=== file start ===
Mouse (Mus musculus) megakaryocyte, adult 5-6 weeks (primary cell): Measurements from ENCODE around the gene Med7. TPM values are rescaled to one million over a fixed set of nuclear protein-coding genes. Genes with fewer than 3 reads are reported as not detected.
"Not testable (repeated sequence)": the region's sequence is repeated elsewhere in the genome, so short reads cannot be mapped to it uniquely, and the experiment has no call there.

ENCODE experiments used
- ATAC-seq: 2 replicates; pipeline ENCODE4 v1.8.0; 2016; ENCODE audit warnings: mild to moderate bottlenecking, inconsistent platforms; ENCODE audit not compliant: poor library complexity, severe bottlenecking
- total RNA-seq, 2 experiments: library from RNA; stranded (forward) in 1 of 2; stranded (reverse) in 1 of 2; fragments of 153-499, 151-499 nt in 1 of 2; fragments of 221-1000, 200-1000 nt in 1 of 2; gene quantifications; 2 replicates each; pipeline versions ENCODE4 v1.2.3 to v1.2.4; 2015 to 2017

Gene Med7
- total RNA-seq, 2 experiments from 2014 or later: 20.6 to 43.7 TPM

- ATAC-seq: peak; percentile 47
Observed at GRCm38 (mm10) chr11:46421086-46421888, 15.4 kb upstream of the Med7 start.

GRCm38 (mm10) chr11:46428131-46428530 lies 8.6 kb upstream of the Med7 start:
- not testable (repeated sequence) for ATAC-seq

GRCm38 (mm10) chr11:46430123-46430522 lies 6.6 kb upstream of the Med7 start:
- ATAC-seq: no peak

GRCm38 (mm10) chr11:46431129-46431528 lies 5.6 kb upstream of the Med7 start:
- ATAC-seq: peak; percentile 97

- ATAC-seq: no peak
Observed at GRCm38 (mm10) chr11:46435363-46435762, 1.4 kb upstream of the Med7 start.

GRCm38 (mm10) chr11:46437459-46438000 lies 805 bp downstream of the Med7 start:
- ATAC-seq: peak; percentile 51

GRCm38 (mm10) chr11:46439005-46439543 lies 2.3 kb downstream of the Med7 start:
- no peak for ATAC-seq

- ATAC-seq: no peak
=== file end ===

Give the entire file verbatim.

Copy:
Mouse (Mus musculus) megakaryocyte, adult 5-6 weeks (primary cell): Measurements from ENCODE around the gene Med7. TPM values are rescaled to one million over a fixed set of nuclear protein-coding genes. Genes with fewer than 3 reads are reported as not detected.
"Not testable (repeated sequence)": the region's sequence is repeated elsewhere in the genome, so short reads cannot be mapped to it uniquely, and the experiment has no call there.

ENCODE experiments used
- ATAC-seq: 2 replicates; pipeline ENCODE4 v1.8.0; 2016; ENCODE audit warnings: mild to moderate bottlenecking, inconsistent platforms; ENCODE audit not compliant: poor library complexity, severe bottlenecking
- total RNA-seq, 2 experiments: library from RNA; stranded (forward) in 1 of 2; stranded (reverse) in 1 of 2; fragments of 153-499, 151-499 nt in 1 of 2; fragments of 221-1000, 200-1000 nt in 1 of 2; gene quantifications; 2 replicates each; pipeline versions ENCODE4 v1.2.3 to v1.2.4; 2015 to 2017

Gene Med7
- total RNA-seq, 2 experiments from 2014 or later: 20.6 to 43.7 TPM

- ATAC-seq: peak; percentile 47
Observed at GRCm38 (mm10) chr11:46421086-46421888, 15.4 kb upstream of the Med7 start.

GRCm38 (mm10) chr11:46428131-46428530 lies 8.6 kb upstream of the Med7 start:
- not testable (repeated sequence) for ATAC-seq

GRCm38 (mm10) chr11:46430123-46430522 lies 6.6 kb upstream of the Med7 start:
- ATAC-seq: no peak

GRCm38 (mm10) chr11:46431129-46431528 lies 5.6 kb upstream of the Med7 start:
- ATAC-seq: peak; percentile 97

- ATAC-seq: no peak
Observed at GRCm38 (mm10) chr11:46435363-46435762, 1.4 kb upstream of the Med7 start.

GRCm38 (mm10) chr11:46437459-46438000 lies 805 bp downstream of the Med7 start:
- ATAC-seq: peak; percentile 51

GRCm38 (mm10) chr11:46439005-46439543 lies 2.3 kb downstream of the Med7 start:
- no peak for ATAC-seq

- ATAC-seq: no peak